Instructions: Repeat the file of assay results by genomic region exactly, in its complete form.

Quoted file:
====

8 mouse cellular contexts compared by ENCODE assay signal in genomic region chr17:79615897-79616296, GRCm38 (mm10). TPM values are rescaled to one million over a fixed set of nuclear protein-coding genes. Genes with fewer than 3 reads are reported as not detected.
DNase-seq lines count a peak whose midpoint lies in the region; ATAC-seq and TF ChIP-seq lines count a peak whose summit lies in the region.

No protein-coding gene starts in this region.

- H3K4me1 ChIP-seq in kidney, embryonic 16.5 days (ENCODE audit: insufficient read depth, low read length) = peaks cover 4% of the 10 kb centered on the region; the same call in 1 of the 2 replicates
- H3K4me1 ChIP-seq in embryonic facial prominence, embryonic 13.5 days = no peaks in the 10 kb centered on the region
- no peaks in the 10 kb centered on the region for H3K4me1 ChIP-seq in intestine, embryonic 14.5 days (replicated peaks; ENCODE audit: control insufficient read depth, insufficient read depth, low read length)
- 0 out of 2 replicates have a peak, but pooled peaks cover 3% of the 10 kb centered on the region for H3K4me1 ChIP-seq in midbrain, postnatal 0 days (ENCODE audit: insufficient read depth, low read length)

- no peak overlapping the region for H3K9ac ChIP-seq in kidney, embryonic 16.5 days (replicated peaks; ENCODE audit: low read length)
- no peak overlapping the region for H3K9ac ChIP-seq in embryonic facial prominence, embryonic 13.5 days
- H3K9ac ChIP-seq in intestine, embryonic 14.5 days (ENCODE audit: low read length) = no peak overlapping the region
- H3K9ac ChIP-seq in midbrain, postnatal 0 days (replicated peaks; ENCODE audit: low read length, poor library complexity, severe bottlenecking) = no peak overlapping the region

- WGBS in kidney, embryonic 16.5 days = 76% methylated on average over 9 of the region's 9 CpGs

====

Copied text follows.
8 mouse cellular contexts compared by ENCODE assay signal in genomic region chr17:79615897-79616296, GRCm38 (mm10). TPM values are rescaled to one million over a fixed set of nuclear protein-coding genes. Genes with fewer than 3 reads are reported as not detected.
DNase-seq lines count a peak whose midpoint lies in the region; ATAC-seq and TF ChIP-seq lines count a peak whose summit lies in the region.

No protein-coding gene starts in this region.

- H3K4me1 ChIP-seq in kidney, embryonic 16.5 days (ENCODE audit: insufficient read depth, low read length) = peaks cover 4% of the 10 kb centered on the region; the same call in 1 of the 2 replicates
- H3K4me1 ChIP-seq in embryonic facial prominence, embryonic 13.5 days = no peaks in the 10 kb centered on the region
- no peaks in the 10 kb centered on the region for H3K4me1 ChIP-seq in intestine, embryonic 14.5 days (replicated peaks; ENCODE audit: control insufficient read depth, insufficient read depth, low read length)
- 0 out of 2 replicates have a peak, but pooled peaks cover 3% of the 10 kb centered on the region for H3K4me1 ChIP-seq in midbrain, postnatal 0 days (ENCODE audit: insufficient read depth, low read length)

- no peak overlapping the region for H3K9ac ChIP-seq in kidney, embryonic 16.5 days (replicated peaks; ENCODE audit: low read length)
- no peak overlapping the region for H3K9ac ChIP-seq in embryonic facial prominence, embryonic 13.5 days
- H3K9ac ChIP-seq in intestine, embryonic 14.5 days (ENCODE audit: low read length) = no peak overlapping the region
- H3K9ac ChIP-seq in midbrain, postnatal 0 days (replicated peaks; ENCODE audit: low read length, poor library complexity, severe bottlenecking) = no peak overlapping the region

- WGBS in kidney, embryonic 16.5 days = 76% methylated on average over 9 of the region's 9 CpGs